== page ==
...We are transfixed by frenzy on the stage before us: manoeuvres in anticipation of a no-confidence vote. We suppose that all possible routes are still open. Pro-Europeans must hope that there is a way back, that it is not a just a choice of gradient on the downward slide. Yet I sense fatalism creeping into formerly strident anti-Brexit voices. I glimpse shudders of dread that events are being driven not by the MPs who will vote in the coming weeks but by a critical mass of cowardice, ignorance and ideological prejudice that was reached months ago, maybe years.

    The past is harrying the present.
    Rafael Behr
  • unenlightened
    3.9k
    If I started having trouble remembering things this would make me afraid. But maybe this would just be a matter of being afraid of my future in demential state.Metaphysician Undercover

    Let me say it boldly; memory is time. There is a rare condition, associated with binge drinking mainly, in which the ability to lay down new long term memories is lost. Time for the patient stops at the onset, and ever after, they think it is the 3rd of October 1974, or whatever the date is. I think your notion of the present having some 'thickness' derives from short term memory, which again can fail to an extent, so that one 'wonders what one came upstairs for'.
    There is a related condition in which patients confabulate. Not only is memory time, it is also identity - the narrative, episodic and incomplete, that gives the orientation that locates the present as an event at the end of the known - tune in for next week's exciting episode of The Philosopher's Journey. Confabulation is the automatic attempt to make sense of sensation by giving it narrative identity. Without memory, time is disconnected from itself into meaningless sensation, and the death of the narrative self is what dementia threatens.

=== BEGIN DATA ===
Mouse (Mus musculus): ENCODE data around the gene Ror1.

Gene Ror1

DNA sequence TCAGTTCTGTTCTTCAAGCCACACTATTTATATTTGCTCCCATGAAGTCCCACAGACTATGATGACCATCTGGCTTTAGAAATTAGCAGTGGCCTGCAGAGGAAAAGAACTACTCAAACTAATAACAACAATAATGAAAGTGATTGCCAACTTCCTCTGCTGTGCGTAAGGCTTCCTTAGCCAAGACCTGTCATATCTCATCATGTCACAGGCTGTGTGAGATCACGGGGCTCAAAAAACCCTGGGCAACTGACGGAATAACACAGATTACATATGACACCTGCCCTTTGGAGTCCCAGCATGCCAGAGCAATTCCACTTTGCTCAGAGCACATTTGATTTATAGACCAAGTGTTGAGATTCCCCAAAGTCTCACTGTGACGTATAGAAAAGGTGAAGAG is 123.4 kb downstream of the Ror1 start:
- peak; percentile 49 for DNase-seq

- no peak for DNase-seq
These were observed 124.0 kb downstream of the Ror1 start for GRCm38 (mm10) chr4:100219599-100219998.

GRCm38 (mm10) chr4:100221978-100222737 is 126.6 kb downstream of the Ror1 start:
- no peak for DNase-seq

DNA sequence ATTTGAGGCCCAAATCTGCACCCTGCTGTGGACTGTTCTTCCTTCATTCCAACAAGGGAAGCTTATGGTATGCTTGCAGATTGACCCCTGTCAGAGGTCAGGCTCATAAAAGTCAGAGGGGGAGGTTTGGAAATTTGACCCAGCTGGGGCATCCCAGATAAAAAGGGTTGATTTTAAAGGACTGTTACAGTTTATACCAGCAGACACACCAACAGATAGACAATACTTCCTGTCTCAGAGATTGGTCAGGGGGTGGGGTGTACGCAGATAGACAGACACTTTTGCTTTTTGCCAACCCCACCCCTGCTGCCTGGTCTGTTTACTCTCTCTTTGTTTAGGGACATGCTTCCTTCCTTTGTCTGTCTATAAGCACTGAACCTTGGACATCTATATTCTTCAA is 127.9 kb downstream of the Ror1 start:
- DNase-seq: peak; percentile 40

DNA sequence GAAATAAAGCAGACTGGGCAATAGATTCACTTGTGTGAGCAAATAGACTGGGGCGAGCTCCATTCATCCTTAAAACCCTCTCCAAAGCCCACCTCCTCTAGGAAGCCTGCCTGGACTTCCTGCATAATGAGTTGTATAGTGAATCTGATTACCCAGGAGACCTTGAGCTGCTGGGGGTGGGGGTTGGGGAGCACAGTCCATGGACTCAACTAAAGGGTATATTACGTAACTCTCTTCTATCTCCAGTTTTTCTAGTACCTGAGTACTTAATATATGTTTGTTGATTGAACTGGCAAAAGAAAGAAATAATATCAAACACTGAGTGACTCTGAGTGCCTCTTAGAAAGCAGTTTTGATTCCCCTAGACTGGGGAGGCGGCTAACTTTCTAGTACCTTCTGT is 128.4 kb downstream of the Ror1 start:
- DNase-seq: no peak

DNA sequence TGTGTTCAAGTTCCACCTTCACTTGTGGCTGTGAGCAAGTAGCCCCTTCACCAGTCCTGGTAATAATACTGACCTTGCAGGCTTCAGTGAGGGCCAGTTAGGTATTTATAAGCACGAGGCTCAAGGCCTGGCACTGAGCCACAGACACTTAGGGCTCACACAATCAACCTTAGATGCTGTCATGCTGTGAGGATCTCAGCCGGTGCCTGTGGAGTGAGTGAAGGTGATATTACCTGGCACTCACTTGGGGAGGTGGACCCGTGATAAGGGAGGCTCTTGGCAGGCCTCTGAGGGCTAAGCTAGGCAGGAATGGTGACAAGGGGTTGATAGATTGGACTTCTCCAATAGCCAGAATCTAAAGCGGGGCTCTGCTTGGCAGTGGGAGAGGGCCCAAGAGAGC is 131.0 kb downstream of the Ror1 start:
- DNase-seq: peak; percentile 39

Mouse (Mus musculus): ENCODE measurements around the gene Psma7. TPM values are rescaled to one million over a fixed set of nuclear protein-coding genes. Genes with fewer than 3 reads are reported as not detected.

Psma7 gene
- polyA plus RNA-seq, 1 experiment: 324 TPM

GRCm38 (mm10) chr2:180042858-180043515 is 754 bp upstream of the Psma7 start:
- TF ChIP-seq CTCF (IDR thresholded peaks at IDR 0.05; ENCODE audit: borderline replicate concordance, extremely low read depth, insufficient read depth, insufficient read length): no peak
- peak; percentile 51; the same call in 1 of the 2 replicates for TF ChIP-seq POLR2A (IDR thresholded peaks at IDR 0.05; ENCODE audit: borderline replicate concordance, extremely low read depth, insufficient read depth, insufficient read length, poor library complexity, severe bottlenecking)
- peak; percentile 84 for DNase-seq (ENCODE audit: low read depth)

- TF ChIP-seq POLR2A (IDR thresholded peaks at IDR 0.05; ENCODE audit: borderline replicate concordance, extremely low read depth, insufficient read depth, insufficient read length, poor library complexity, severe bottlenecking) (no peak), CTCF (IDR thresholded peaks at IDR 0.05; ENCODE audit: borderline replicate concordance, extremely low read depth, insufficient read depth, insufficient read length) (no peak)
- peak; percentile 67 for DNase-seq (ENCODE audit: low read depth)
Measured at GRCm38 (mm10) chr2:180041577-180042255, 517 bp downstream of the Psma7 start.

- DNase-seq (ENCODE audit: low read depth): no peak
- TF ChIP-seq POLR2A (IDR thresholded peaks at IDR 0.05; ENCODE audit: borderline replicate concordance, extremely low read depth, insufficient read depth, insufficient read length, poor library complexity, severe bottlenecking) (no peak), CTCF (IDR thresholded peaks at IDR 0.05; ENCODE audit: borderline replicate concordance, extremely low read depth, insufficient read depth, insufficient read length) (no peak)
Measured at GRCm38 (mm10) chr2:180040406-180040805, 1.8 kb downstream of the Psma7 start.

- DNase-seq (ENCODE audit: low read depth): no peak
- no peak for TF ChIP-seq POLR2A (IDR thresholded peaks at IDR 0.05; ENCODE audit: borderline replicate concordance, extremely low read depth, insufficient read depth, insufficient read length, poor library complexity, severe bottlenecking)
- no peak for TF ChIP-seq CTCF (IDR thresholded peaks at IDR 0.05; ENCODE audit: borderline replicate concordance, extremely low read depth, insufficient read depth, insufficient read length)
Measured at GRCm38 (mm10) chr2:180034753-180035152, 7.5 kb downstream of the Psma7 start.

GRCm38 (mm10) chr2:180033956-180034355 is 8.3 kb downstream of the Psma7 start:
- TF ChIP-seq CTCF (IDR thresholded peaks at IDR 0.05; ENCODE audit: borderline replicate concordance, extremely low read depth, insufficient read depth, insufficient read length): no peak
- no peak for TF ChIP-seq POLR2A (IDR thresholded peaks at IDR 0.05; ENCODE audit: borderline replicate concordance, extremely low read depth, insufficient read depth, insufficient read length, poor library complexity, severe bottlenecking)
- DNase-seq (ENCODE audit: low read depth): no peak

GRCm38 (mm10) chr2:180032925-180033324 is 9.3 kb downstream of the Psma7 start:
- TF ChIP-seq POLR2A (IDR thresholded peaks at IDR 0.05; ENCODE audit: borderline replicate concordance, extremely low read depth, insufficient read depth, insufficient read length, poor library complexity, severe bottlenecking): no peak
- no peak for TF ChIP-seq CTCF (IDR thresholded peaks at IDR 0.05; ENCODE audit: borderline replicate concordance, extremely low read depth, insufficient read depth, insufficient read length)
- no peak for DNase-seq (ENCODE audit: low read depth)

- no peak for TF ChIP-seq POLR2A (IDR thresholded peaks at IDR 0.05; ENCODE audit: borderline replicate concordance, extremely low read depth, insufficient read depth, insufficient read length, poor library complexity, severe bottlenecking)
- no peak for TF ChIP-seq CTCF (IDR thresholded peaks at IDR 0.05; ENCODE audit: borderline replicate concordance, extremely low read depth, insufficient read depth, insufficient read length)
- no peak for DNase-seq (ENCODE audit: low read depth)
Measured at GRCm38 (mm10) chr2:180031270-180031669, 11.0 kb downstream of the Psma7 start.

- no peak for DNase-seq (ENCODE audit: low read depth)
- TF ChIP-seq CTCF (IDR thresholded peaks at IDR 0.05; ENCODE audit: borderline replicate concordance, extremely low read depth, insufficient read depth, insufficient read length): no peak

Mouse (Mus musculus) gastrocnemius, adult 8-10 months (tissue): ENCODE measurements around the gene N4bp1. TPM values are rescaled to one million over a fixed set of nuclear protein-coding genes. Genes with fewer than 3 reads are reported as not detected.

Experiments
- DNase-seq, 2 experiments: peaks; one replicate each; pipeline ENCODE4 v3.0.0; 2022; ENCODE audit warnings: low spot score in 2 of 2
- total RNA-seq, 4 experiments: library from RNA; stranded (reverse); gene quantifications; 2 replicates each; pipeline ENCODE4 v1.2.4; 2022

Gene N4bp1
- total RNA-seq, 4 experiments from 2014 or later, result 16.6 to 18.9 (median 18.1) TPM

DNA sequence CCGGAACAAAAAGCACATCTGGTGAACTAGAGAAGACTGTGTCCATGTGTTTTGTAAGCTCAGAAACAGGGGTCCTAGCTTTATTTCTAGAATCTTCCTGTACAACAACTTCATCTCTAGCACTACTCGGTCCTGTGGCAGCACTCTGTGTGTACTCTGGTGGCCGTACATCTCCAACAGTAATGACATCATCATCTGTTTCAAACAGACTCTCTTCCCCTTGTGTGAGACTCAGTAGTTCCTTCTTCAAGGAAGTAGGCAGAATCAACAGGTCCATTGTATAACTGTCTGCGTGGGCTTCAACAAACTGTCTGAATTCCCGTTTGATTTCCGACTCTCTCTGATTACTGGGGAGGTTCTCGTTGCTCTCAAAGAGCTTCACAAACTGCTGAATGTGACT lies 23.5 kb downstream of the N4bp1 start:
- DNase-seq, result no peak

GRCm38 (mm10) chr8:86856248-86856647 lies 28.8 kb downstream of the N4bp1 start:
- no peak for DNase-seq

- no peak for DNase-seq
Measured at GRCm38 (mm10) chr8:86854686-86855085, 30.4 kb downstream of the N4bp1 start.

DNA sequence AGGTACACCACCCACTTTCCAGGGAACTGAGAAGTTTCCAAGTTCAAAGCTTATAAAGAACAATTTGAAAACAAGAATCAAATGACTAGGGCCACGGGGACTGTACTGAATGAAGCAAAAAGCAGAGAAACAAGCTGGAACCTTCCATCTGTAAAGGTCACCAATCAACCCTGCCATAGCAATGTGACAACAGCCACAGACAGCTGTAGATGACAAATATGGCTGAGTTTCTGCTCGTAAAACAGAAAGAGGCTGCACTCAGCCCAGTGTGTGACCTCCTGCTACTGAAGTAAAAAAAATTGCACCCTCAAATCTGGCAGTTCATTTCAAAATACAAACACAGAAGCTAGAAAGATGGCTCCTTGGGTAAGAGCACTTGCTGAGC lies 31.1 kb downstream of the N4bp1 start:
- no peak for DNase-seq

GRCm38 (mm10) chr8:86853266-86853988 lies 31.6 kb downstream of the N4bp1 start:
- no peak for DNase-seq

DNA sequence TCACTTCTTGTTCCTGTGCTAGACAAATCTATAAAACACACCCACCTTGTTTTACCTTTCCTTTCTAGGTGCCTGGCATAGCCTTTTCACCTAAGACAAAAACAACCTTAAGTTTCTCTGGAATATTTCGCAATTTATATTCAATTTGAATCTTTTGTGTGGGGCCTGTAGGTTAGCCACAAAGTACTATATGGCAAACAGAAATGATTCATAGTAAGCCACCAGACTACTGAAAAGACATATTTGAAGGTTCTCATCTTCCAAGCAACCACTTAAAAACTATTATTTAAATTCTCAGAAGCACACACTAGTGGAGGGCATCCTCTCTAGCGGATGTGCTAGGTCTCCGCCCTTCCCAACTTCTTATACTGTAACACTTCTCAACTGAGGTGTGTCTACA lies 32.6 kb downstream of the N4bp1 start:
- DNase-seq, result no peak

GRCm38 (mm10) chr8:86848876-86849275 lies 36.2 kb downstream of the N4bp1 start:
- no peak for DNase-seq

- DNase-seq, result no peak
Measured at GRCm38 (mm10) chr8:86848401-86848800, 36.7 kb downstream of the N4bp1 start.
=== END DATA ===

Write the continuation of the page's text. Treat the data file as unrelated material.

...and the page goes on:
• Terrapin Station
    12.4k
    I did not ask whether one can or cannot distinguish between memories and anticipations, I asked what makes one different from the other.Metaphysician Undercover

    The only way it makes sense for you to wonder what makes one different from the other is if you can't distinguish them. Otherwise you'd know what makes one different from the other. That would be how you'd distinguish them.
  • Galuchat
    657
    Could you explain what you mean by "semantic information"?Metaphysician Undercover

    Semantic information is the process of decoding a meaningful message by a mind, and the resultant decoded meaningful message (knowledge).

    The process of decoding a semantic message involves:
    Awareness
    Reflection
    Nominalisation
    Categorisation
    Conceptualisation

    Decoding a semantic message has factual (experiential) and/or logical (metacognitive) aspects.
  • Metaphysician Undercover
    6k
    I presented a suggestion which you can take as an argument, that the experienced difference between our phenomenological orientations to past and future events, and the ways in which we can imagine logically elaborating that difference, give rise to the very recognition that there is past and future. How else would we arrive at such an idea?Janus